The Jewish marriage mirrors the New and Everlasting Covenant with amazing similarity. In this article, we will discuss how the bride and bridegroom prepare for each other during the betrothal period, which can last up to one year. When we understand the parallels between the Covenant and the Jewish marriage, the scriptures come alive with beautiful imagery.

Waiting and Preparing for the Bridegroom

(NOTE: This article is adapted from the Pillars of Zion series. You may download the free books in this Zion series at

The Jewish marriage mirrors the New and Everlasting Covenant with amazing similarity. In this article, we will discuss how the bride and bridegroom prepare for each other during the betrothal period, which can last up to one year. When we understand the parallels between the Covenant and the Jewish marriage, the scriptures come alive with beautiful imagery.

In this third segment of a four-part series, we will examine the events that occur during the waiting period-the time between the betrothal and the wedding. We will examine the calling, symbolic clothing, the responsibility of the friend of the bridegroom, and the importance of the bridegroom and the bride’s preparing for each other.

The Father’s Announcement

Immediately after the betrothal ceremony, the bridegroom’s father made the first of two announcements of the marriage of his son. This announcement, or calling, is proffered to close friends, family, and others who were invited to the wedding.[i] The scriptures inform us that “many are called”[ii] to the wedding because of their relationship with the father and the son.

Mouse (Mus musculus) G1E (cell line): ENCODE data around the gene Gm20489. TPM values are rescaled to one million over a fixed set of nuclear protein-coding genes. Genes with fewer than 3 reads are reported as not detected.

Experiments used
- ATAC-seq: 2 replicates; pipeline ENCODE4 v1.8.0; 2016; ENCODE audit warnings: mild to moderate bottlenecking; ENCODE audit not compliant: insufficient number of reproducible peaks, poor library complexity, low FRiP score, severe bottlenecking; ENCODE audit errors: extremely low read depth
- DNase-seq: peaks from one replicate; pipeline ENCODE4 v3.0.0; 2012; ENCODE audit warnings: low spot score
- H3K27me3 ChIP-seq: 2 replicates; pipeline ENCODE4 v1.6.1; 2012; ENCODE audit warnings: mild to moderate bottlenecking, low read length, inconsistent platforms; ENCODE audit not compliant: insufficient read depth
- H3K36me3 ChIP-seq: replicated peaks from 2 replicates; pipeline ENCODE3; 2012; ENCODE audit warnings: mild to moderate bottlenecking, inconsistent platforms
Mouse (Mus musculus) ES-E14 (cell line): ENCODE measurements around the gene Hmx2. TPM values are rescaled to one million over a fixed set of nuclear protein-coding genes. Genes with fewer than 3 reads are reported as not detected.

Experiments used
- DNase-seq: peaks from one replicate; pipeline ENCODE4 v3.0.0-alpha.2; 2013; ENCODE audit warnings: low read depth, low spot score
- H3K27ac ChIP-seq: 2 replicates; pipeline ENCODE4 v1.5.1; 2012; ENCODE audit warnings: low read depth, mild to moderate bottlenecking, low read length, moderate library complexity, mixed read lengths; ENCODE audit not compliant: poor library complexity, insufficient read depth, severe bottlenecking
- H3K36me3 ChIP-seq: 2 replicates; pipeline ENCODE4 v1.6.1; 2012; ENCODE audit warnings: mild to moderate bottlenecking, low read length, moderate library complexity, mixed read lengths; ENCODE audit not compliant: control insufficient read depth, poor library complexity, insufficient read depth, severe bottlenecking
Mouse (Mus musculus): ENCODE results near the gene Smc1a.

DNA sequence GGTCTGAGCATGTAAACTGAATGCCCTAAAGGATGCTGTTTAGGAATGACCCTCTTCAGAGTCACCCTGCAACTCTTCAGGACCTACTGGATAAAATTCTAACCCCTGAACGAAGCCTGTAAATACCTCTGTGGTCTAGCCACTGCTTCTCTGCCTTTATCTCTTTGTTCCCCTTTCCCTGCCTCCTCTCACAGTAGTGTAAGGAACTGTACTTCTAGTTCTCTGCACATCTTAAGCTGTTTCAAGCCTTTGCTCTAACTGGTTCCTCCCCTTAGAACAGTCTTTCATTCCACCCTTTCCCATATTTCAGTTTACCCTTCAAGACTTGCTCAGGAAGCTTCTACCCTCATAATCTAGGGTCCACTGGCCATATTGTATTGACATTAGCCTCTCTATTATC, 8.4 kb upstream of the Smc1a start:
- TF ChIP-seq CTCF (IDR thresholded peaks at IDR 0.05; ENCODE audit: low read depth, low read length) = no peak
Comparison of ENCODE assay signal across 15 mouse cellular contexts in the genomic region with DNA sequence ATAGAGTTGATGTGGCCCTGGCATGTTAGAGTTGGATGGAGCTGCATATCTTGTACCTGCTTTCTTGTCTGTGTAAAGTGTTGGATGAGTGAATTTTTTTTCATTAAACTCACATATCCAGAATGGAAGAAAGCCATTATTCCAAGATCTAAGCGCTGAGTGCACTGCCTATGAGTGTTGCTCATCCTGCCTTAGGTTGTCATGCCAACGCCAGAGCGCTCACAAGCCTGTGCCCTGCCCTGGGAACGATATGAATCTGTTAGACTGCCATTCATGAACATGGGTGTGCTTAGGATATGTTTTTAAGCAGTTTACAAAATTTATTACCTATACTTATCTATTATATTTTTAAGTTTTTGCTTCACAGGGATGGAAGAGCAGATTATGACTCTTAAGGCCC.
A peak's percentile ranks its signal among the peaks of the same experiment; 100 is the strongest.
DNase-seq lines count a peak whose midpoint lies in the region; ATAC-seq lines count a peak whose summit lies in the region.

By covenant, if the invited people accepted the father’s invitation, they were duty-bound to honor their commitment; that is, they must agree to come to the wedding when it was eventually announced, regardless of the inconvenience of the hour. Donna Nielsen explained, “The initial acceptance obliged the guest to respond to the summons at the hour of the banquet.’ Only those who accepted the first invitation would receive the final invitation when the feast was ready.”[iii]

The Bride’s Veil

Maidens, who were not yet spoken for, could be seen in public with unveiled faces. But once they had entered the betrothal or engagement period-that is, when they had entered the Covenant-they veiled their faces in public. This custom, of course, is reminiscent of temple worship. Once the young woman had accepted her beloved proposal of marriage, she was considered set apart, consecrated and holy. Therefore, she wore the veil as an indication that she belonged only to her husband and that no one else had the right to appreciate her beauty except him.

As a symbol of consecration, the bride would forevermore “wear a veil over her hair whenever she was in public. This would indicate her status as a betrothed woman and signal that she was not available to anyone else. She would wear a veil over her hair for the remainder of her life as a symbol of her devotion and faithfulness to her husband. Properly understood, her veil hid only that which was too precious for the common, careless gaze.” This was not a sign of inferiority, but rather of glory. Her beauty was to be “enjoyed exclusively by her groom. In fact, only those things which were treasured and glorious were veiled.”[iv]

Sometimes in scripture Christ becomes the Bride, who beckons us to receive him. As the Bride, he also symbolically becomes the “veil,”[v] as indicated by the author of Hebrews. This term, veil, seems to signify that we go through him to return to the Father. In this light, other scriptures connecting Christ and the veil begin to take on added meaning. For example, “Sanctify yourselves that your minds become single to God, and the days will come that you will see him; for he will unveil his face unto you, and it shall be in his own time, and in his own way, and according to his own will.”[vi]